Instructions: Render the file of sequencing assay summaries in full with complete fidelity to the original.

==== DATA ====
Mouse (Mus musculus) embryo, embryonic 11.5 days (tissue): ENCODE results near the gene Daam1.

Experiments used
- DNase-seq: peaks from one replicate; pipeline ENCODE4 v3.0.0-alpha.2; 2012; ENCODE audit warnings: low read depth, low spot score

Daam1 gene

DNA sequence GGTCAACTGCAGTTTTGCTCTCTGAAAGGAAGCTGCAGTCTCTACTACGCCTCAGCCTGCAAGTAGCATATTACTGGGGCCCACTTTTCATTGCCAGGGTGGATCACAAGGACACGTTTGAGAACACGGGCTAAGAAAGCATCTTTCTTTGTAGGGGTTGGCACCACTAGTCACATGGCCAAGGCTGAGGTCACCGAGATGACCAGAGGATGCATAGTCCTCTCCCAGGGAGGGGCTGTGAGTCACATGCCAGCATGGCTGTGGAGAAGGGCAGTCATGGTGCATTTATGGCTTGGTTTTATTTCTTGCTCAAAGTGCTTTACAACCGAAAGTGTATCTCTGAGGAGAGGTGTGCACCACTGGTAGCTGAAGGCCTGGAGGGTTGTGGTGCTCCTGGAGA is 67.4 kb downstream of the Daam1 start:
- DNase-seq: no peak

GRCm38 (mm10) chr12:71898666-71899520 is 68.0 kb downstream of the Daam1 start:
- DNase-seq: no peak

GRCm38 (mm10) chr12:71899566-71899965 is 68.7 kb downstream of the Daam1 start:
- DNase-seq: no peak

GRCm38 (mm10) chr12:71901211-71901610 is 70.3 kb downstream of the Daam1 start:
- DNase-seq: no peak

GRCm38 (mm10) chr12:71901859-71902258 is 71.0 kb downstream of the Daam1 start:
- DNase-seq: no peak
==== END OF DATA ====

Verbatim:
Mouse (Mus musculus) embryo, embryonic 11.5 days (tissue): ENCODE results near the gene Daam1.

Experiments used
- DNase-seq: peaks from one replicate; pipeline ENCODE4 v3.0.0-alpha.2; 2012; ENCODE audit warnings: low read depth, low spot score

Daam1 gene

DNA sequence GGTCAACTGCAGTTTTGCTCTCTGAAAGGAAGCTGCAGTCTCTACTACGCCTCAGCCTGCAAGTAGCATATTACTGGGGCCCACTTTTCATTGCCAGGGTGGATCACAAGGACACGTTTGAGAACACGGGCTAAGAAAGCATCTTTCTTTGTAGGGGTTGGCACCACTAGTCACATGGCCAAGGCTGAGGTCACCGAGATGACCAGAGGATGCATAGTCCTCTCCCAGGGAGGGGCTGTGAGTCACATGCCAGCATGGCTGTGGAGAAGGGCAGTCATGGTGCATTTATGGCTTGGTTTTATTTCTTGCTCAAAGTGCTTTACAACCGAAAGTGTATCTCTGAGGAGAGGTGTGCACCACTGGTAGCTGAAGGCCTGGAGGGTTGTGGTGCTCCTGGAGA is 67.4 kb downstream of the Daam1 start:
- DNase-seq: no peak

GRCm38 (mm10) chr12:71898666-71899520 is 68.0 kb downstream of the Daam1 start:
- DNase-seq: no peak

GRCm38 (mm10) chr12:71899566-71899965 is 68.7 kb downstream of the Daam1 start:
- DNase-seq: no peak

GRCm38 (mm10) chr12:71901211-71901610 is 70.3 kb downstream of the Daam1 start:
- DNase-seq: no peak

GRCm38 (mm10) chr12:71901859-71902258 is 71.0 kb downstream of the Daam1 start:
- DNase-seq: no peak